To put this another way, all aged care providers and facilities have staff employed to gather and monitor paperwork for funding submissions for each client, rather than provide actual care to a client.
The funding gathered for each client, adds up to the funding that is available for the facility to provide care. So it is very important that each facility does its absolute best to gather as much funding as possible, inside the rules. You cannot blame providers for that.
What this means is that aged care providers “game” the system, because they are being forced to do so by this inadequate funding model. We have seen examples where providers instruct allied health professionals to give services to clients based on meeting funding requirement targets. All allied health staff have at some point been asked to provide services to clients that they think the client did not need, but it made the client meet a funding target that benefited the entire facility as a whole. There is no blame on the providers, there is no blame on the allied health professionals. The rules of the funding model were set by the government and the providers are doing their best to work within the constraints of this broken system.
We must acknowledge that aged care providers and allied health providers have been a part of this game for years and that many allied health providers have benefited tremendously through this system.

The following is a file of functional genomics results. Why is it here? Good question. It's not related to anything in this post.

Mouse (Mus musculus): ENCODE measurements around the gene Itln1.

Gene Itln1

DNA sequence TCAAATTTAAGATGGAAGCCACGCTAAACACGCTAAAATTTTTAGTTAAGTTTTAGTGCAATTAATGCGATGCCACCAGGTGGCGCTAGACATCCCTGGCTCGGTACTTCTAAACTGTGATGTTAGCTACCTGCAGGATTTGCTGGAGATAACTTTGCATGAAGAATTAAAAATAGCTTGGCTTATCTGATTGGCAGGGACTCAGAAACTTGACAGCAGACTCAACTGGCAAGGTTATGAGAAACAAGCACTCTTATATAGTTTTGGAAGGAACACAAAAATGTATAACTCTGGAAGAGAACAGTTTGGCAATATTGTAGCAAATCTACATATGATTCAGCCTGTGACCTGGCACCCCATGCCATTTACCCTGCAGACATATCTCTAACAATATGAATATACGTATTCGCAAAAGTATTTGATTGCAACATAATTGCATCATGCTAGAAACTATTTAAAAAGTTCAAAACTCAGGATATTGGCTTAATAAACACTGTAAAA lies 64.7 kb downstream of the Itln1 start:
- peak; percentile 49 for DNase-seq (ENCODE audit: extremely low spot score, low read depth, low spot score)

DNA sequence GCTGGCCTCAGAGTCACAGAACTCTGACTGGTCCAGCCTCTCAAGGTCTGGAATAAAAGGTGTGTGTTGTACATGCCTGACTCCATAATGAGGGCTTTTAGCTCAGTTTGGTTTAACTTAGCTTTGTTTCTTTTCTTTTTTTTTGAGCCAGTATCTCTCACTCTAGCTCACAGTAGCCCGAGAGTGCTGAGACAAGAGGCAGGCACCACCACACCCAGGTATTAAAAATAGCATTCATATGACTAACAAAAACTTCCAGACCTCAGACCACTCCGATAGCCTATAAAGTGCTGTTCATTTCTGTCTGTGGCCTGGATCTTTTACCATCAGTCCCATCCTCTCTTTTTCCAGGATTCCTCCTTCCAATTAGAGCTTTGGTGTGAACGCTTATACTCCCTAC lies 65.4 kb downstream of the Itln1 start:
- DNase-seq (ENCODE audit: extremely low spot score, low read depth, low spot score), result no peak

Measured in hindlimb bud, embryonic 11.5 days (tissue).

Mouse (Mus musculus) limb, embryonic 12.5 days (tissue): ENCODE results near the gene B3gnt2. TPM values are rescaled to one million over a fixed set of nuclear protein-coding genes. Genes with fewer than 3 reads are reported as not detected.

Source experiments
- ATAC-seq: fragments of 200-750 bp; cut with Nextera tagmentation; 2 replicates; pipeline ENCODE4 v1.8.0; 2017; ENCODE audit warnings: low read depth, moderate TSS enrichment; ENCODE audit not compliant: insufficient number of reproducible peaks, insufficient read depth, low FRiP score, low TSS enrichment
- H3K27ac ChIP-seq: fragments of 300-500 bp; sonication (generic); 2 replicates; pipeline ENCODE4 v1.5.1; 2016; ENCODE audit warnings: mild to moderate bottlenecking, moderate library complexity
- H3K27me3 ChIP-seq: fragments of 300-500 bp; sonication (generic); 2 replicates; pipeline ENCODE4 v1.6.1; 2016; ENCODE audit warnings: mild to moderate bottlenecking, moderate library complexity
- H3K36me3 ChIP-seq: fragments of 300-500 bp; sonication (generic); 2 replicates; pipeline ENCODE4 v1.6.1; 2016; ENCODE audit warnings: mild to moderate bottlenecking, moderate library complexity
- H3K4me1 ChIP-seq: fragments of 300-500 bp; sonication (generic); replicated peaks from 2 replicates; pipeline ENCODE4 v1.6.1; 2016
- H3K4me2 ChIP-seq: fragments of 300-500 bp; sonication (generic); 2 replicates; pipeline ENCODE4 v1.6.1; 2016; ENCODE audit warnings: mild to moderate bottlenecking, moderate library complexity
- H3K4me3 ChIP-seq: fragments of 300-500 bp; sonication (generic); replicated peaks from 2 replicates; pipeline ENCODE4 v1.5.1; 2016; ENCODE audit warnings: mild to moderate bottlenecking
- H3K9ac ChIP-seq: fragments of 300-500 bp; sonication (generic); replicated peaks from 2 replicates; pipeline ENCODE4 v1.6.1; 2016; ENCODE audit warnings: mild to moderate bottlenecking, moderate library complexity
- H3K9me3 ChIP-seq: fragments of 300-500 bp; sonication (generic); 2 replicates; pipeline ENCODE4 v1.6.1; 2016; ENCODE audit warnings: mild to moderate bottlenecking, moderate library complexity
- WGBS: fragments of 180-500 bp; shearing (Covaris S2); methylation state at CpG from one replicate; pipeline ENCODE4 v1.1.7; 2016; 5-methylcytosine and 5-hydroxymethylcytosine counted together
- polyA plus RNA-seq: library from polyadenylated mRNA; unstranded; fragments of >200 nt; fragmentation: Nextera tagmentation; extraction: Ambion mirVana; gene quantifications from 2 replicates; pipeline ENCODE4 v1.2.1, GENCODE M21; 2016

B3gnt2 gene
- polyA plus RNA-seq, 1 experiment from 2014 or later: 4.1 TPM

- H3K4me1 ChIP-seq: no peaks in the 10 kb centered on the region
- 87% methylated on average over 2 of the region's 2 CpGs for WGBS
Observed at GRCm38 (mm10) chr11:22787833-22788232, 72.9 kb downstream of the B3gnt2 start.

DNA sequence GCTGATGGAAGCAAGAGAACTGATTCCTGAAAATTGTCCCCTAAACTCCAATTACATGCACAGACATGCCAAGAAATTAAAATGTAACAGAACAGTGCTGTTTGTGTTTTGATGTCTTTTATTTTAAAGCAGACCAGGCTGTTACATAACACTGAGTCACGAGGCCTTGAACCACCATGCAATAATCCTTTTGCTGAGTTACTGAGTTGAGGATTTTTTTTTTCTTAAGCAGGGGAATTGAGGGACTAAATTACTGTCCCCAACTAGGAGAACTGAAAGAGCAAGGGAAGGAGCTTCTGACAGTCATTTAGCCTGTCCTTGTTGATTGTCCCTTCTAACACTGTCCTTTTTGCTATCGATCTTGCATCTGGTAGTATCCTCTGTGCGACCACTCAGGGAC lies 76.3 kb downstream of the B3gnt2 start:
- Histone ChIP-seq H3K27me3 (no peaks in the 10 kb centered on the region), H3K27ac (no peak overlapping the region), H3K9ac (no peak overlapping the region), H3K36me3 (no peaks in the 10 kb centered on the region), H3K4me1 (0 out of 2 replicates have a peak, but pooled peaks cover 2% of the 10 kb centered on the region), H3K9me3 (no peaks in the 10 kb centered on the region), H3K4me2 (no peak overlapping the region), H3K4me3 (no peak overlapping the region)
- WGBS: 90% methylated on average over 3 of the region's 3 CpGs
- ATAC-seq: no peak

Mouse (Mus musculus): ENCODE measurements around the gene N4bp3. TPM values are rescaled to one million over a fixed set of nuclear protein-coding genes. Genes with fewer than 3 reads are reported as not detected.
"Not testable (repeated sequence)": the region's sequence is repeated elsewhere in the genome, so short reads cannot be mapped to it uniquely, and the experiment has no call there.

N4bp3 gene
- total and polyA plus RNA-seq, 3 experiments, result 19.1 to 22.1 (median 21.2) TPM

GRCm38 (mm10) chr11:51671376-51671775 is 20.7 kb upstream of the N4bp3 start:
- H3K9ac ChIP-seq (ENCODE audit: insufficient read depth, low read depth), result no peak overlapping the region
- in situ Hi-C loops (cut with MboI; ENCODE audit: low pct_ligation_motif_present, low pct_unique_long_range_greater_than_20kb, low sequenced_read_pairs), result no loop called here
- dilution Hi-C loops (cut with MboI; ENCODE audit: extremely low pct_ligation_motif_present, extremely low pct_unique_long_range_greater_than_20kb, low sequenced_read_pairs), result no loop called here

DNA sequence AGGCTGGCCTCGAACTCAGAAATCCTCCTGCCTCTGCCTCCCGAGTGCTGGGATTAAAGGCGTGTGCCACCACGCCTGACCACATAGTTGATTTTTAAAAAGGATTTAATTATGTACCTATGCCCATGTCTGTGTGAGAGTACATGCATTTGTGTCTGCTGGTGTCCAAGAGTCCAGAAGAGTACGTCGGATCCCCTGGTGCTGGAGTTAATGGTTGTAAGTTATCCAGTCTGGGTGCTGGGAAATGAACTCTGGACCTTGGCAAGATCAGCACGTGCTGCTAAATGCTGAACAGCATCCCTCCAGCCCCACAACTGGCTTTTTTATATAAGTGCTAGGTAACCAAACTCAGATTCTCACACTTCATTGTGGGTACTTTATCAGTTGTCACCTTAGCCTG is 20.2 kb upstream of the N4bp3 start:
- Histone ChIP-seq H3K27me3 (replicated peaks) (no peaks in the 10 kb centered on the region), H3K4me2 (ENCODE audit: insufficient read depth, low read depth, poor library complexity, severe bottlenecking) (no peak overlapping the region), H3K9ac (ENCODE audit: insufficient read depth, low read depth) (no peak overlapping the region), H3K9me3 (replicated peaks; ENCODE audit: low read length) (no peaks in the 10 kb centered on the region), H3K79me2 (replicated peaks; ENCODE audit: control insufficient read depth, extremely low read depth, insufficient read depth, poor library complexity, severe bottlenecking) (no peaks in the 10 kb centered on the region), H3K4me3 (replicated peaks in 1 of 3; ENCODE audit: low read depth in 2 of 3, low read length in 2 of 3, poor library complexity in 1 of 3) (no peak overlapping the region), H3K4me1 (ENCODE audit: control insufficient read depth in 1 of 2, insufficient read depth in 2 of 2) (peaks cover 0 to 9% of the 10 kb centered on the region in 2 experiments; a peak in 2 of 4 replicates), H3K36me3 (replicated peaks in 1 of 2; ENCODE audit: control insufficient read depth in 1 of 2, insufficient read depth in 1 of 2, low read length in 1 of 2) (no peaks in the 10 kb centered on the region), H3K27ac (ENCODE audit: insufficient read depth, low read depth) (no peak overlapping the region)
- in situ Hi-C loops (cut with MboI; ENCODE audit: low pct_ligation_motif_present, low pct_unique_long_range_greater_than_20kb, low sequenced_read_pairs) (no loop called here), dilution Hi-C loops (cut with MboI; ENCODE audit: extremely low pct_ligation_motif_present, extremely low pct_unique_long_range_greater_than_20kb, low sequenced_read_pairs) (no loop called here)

There is a void of information on what to expect after October 2023. Best guess at this point has funding set on the new system that does not incentivize specific treatments for allied health. What does this mean? Well, this means that specific allied health work may not be needed to achieve funding targets. I want to be very clear that this does not and should not mean that allied health is not necessary in an aged care facility.
Residents in all aged care settings have complex needs. From arthritis to hip fractures, motor-neurone disease or quadriplegia aged care clients are complex and all stakeholders expect they will be well looked after from assessment, to provision of care.
If any of these clients were admitted to hospital, and they will be, they will most definitely see allied health professionals as part of their stay. A physiotherapist will help them move after a fall, an occupational therapist will assist with pressure relieving devices or a specific wheelchair to get them out enjoying the community.
That same client residing in an aged care facility should expect and receive that same level of service. I could even argue that allied health treatments and intervention targeted at aged care will reduce the likelihood of needing a hospitalization. No one would argue the literature on that.
So to summarise, the aged care funding model is changing and so it should. It has been broken for years and we all know that, but the industry is frightened by this change. There is a lack of information because there is a lack of description from the government in what will replace it and people are fearful of these changes, their jobs and the impact on the residents of aged care.
Given the uncertainty it is very likely that allied health professionals and physiotherapists will look to leave an industry that already struggles greatly to attract professionals and carers alike. With no guarantee of work beyond October we are already seeing an increase in people assessing their options and looking to other areas of work, such as within the NDIS.